How COVID-19 should change laptop and browser priorities

The COVID-19 virus is changing where and how we work and that will affect how the tools we use – like browsers and laptops – evolve to address new threats and needs. The risks include Fake News, and unique hardware requirements that have more to do with productivity than portability.

hp envy 17 left side
Melissa Riofrio/IDG

Disclosure:  Most of the vendors mentioned are clients of the author.

This last week was surprisingly busy, given that most of us are locked in our homes, trying to recall what normal is like. Microsoft announced significant changes with its Chromium Edge browser that significantly addressed the problems we focused on before the pandemic, and both Intel and AMD drove laptop refreshes.

Still, those designs originated from conditions that existed before the Pandemic, not the world that now exists. 

So let’s talk about where I think the next security focus for browsers will be and what laptops post COVID-19 may begin to look like this week.

Browser user protection

The Chromium-based Edge browser is a wonder in that it combines the core code from Google with the unique user-oriented features from Microsoft.  It is my Go-To browser, and these updates include better password management (including Dark Web alerting) and far more aggressive privacy features eliminating tracking and history when needed.  They also include a whole host of productivity features like preserving formatting with copy and past and vastly improved favorites management. 

All of those things are still important. But with the COVID-19 outbreak, another more substantial threat has become far more problematic: false information.

 Atlas VPN research just released a study showing there has been a whopping 1,900% increase in scam websites from February to March – and as of April 2,  35,500 websites were pushing false information and products.  According to VPN Research, Interpol is reporting that people in Europe have been scammed out of $2 million, with individual losses as much as $100,000 each. And this is still just the start. 

So I expect that the next version of Microsoft Edge Chromium will have a feature that helps users identify scam sites and fake news, much as Microsoft addressed the threats from last year with the current release. 

Laptop evolution

The way we worked with laptops before the outbreak is that they generally went to highly mobile people; thus, the emphasis was on size, weight, and battery life, not performance or large screen size. The most common size was, and is, 13 inches, which is great for portability but not that great for productivity.  Now, while road warriors won’t go away, the demand is for a product that gives you a home office with full functionality, that can help you work where you need to be, whether that be in the living room or kitchen while you watch your kids. 

Performance becomes more critical because you’ll probably not only be doing more creative work; you are also going to want to unwind (with games) ­– making performance, screen size, and productivity more important than portability.  I’m going back and forth on battery life because, while that may not be critical in the living room or kitchen, it could be necessary on the patio and to avoid cord trip hazards.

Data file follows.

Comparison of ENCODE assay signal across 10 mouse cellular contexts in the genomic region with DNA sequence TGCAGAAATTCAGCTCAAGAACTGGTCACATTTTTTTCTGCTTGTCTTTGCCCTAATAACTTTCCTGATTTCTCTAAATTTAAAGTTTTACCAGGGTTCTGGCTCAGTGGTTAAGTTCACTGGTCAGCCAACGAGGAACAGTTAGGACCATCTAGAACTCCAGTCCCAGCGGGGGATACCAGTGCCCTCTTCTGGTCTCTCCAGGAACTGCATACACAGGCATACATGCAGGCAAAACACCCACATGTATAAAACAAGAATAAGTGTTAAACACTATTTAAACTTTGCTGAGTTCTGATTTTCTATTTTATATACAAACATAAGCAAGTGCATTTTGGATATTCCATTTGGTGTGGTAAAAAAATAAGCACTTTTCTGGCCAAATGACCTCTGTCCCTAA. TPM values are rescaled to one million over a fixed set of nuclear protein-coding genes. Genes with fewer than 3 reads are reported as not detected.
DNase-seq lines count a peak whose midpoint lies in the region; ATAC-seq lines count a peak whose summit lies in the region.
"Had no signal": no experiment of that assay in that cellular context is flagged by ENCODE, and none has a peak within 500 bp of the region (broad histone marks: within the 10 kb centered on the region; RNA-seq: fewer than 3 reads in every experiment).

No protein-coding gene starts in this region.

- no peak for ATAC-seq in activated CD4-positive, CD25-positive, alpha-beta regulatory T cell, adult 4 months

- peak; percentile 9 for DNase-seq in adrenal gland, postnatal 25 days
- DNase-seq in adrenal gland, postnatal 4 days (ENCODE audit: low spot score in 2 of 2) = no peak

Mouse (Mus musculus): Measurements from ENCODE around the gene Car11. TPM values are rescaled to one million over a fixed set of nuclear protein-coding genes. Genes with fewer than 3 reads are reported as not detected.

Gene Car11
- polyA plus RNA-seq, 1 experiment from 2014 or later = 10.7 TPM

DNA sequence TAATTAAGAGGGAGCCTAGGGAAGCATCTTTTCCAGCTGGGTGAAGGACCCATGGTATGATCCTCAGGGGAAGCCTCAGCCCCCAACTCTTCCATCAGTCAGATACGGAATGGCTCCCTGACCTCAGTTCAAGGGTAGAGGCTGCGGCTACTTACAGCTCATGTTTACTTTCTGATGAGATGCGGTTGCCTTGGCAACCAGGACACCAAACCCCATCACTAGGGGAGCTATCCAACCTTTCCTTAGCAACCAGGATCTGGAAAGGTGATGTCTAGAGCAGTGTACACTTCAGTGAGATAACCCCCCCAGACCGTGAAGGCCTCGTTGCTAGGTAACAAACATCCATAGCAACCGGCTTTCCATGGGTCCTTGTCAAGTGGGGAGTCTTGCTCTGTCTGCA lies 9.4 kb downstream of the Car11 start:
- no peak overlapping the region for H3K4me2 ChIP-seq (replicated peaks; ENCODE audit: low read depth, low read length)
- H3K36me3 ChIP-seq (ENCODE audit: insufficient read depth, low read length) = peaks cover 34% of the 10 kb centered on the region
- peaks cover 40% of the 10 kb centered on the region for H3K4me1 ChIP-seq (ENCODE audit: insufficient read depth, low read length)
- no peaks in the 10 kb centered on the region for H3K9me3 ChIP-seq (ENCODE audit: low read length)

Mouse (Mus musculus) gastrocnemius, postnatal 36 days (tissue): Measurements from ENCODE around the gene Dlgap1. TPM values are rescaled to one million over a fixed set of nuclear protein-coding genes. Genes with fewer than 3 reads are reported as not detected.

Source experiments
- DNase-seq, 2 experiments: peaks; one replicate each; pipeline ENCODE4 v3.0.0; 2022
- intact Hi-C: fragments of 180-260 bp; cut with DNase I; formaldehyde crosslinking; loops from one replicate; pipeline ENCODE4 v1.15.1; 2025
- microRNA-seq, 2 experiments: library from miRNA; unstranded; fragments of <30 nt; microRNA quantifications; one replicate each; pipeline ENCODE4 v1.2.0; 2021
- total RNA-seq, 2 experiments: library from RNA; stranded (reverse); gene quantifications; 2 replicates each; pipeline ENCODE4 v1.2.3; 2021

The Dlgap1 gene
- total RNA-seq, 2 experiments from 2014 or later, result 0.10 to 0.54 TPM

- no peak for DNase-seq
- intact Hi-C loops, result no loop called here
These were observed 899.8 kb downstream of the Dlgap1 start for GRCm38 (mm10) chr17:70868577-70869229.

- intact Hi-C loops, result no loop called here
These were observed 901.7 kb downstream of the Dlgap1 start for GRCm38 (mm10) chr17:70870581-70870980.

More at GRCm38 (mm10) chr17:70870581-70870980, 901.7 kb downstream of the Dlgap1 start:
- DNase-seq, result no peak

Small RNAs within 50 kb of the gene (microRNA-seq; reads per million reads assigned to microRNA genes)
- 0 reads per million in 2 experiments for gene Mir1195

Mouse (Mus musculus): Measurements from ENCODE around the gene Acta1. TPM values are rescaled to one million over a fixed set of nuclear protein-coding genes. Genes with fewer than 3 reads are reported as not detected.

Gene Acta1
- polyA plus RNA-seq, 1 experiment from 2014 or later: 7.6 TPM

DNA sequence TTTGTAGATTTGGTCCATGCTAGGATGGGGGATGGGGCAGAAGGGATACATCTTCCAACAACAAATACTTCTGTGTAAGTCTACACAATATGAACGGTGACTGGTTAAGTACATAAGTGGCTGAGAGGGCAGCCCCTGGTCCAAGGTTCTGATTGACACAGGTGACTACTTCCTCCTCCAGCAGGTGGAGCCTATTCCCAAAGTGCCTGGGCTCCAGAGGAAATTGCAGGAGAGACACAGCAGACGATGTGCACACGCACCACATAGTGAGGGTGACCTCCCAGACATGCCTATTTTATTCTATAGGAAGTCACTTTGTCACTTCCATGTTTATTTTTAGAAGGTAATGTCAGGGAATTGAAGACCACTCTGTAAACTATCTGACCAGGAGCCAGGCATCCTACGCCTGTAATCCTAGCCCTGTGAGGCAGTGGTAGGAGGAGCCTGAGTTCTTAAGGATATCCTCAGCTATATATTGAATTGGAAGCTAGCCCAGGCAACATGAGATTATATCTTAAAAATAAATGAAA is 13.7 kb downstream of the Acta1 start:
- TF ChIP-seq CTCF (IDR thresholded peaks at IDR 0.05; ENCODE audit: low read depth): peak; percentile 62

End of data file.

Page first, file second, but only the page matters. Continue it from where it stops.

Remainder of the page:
As I was thinking on this, HP sent over an HP Envy 17; I think it is an ideal configuration for those working from home than a 13-in. laptop.  It has a 17-in.  screen, the 10th Generation Intel Core i7 processor, an NVIDIA GeForce MX330 discrete graphics system, Wi-Fi 6, 124GB of memory, and a 512GB drive.  It does weigh 6 pounds, and the four-cell battery will only give you a few hours of battery life. But that is adequate when you are mostly stationary and are rarely away from a plug. (It also appears to have decent Bang & Olufsen speakers in case you want to drown out the kids.)

Given the current-use model, this design makes more sense to me – though for a future product, I’d want a higher NIT screen so it would work outside better and some cosmetic changes that might make it easier to disinfect.  

I also wonder whether the market would now accept a 21-in. product, given the  changed usage model. For this kind of work-at-home model, a larger screen, more power, and a more easily cleaned format will – if this pandemic goes on for months – become a much more viable option. 

Wrapping up

We are going to see a lot of changes as a result of COVID-19.  I’ve focused on two in terms of browser security focus and laptop design.  We are working very differently, and until an anti-virus exists, most of us will likely still be working from home, avoiding travel, and keeping away from significant events.  I doubt CES 2021 will happen because we aren’t expected to have an anti-virus until at least next February.     

The related behavior changes also suggest that if you are buying a new laptop, you may want to adjust your priorities to take into account your current needs and not buy based on what they might have been the standard before the outbreak.  Consider something more substantial, with more performance over smaller designs because the size of the display does matter, and productivity, not portability, is what pays your bills.   

Copyright © 2020 IDG Communications, Inc.

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